I may seem counter intuitive, but in some cases, you can accomplish more by declining to do something. I had the opportunity to observe some interactions this weekend that led to this blog post.
Here’s the deal. As any regular reader of this knows, I’m a volunteer. I volunteer extensively with Revolution Annapolis, PCTC, and other ad hoc events. I’ve been known to pitch in for various roles. At Common Ground, I directed small groups, played in the band, ran sound, greeted people, planned a mens retreat, planned various events, tracked the finances, etc. At Revolution, I direct and play in the bands. I participate in the creative team. I will soon probably lead a small group. I hope to plan retreats and events. Despite doing all those things, I think people (at least Annapolis people) know that I am apt to say, “No,” if asked to do something.
The reality is that multi-tasking in practically any environment doesn’t result in better performance. Something is sacrificed for the benefit of something else or all things suffer. And often, the thing that suffers the most is your psyche. Having an overwhelming number of tasks or having tasks you know you will be unable to execute well creates stress. Say No to it.
This weekend, I fielded requests for technical things that with some effort, I probably could have accomplished though not with much assurance of success and with true excellence being an unattainable goal. Slapdash is very rarely successful when there are technical requirements involved, so I said no. Saying no was the best decision for all involved, but despite knowing and understanding that (and even agreeing), there were people incredibly stressed out by it. I, on the other hand, was at peace.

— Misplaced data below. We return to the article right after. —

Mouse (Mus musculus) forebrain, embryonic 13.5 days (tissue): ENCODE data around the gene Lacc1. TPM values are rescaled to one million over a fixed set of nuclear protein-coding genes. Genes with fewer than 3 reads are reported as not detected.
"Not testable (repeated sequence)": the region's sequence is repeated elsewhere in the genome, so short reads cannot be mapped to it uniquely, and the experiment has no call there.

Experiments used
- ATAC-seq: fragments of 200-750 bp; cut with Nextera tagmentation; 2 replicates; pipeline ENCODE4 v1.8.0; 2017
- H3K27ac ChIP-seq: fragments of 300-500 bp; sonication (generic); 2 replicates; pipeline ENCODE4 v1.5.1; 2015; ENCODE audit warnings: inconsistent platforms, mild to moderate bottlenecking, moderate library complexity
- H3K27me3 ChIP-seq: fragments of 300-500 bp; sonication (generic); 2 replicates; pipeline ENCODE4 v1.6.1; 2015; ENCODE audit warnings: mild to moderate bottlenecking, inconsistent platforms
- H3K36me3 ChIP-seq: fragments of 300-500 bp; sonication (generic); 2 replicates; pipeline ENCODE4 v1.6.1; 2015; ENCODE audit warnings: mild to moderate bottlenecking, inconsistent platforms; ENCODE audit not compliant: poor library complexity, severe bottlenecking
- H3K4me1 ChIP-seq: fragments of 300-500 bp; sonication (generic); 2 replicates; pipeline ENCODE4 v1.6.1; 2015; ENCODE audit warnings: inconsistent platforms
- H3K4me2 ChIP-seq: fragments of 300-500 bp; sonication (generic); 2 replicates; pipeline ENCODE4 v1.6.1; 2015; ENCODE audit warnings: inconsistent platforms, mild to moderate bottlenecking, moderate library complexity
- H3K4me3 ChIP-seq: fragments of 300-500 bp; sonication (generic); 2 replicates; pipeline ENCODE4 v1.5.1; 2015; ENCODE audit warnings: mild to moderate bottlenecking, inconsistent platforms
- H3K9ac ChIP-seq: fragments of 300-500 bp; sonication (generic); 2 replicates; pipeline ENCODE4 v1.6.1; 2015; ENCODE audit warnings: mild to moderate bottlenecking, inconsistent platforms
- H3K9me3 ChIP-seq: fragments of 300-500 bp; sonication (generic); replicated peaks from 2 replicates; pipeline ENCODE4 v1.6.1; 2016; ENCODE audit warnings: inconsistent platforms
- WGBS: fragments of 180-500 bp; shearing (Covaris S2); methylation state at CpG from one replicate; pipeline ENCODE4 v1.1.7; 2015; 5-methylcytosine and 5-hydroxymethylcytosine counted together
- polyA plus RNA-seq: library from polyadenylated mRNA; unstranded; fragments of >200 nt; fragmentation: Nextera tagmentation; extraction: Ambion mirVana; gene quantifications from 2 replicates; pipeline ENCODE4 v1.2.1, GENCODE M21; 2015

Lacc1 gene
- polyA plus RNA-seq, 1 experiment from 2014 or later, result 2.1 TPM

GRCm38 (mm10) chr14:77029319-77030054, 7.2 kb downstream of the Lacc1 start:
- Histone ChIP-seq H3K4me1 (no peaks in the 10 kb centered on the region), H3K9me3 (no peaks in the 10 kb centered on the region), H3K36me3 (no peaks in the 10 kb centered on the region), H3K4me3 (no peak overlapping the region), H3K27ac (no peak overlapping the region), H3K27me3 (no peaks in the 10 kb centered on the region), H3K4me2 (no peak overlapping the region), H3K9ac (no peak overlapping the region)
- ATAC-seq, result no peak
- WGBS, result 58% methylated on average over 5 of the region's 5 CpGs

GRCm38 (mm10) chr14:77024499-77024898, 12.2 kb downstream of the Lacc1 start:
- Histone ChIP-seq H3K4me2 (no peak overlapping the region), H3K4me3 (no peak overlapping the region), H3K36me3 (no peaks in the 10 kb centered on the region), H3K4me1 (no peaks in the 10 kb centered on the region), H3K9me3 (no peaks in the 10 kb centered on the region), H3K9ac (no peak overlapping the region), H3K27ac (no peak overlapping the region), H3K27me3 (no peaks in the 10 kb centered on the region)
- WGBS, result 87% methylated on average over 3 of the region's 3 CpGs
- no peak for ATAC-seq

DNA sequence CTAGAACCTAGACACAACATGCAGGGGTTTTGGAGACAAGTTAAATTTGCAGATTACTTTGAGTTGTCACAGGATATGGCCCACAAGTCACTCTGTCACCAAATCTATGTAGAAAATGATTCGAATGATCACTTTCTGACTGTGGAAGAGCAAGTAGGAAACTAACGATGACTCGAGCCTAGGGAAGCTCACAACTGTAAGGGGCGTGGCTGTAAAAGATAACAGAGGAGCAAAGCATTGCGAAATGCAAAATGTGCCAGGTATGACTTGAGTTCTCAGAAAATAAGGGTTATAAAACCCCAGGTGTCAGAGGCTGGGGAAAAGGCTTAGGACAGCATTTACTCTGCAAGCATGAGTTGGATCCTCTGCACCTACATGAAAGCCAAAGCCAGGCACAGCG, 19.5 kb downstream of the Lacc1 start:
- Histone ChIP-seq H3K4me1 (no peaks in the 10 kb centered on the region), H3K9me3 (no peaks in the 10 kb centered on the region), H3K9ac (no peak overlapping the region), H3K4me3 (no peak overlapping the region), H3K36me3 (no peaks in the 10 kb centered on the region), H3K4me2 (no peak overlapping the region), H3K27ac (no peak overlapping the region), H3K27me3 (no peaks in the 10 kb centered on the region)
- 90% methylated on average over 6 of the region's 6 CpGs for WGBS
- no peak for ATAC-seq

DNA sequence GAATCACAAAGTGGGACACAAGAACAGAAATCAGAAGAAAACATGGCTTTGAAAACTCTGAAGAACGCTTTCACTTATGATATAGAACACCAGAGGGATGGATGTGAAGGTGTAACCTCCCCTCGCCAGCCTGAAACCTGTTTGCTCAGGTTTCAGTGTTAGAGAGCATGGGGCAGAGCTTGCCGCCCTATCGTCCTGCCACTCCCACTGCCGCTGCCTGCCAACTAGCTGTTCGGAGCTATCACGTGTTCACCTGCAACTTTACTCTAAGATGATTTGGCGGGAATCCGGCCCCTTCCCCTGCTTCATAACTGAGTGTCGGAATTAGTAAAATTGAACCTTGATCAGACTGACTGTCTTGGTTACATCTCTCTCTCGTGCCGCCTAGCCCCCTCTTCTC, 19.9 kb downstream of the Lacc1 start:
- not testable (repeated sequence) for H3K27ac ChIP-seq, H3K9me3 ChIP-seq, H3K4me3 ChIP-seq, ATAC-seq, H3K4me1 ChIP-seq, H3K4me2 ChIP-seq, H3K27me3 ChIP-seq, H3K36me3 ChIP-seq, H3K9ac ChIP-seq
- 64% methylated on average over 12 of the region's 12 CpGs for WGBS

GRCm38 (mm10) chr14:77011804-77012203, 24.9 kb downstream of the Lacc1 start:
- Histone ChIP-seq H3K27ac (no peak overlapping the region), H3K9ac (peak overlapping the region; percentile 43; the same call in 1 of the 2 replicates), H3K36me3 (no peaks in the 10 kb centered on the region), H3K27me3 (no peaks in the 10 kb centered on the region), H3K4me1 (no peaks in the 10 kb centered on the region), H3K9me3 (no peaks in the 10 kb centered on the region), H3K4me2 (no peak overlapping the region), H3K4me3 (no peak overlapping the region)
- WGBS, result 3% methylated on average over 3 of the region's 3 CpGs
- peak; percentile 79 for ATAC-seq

You can’t always say yes. If you want to be a leader, if you want to be an example to people, then you need to know when to say No. Also, if you want to maintain some degree of control over your life, you need to learn to say no. Otherwise, people will always come to you, rather than taking the time to plan something excellence. You will always say yes, then bend over backwards, then still have a product that is not as good as it should be.
Be diverse. Be a volunteer. Say, YES!, often, but for excellence’s sake, learn to say no.
It was an awesome weekend because of the people I had the honor to be around. Matt and Andy Spray are truly a joy and give me energy every time I hang out with them. Alan Ivey is one of my favorite people in the world, and I love getting to know his wonderful wife, Jacqui, more every time we get together. What can I say about Jon Bibb? He is like a brother. The ease with which I can talk to him is like breathing fresh air (as opposed to this Baltimore air). Jon was great to go to Chocolate World with and feel like a kid for a few minutes. Becky, clearly, is the most awesome person on the planet. Enough said.
It was not an awesome weekend in terms of how written off the event seemed to be. The utter lack of planning, organization, communication and effort that went into the arrangements were disturbing to me. I have been to regular church services that seemed better planned. It seriously bummed me out the more I thought about it, and the more I think about it.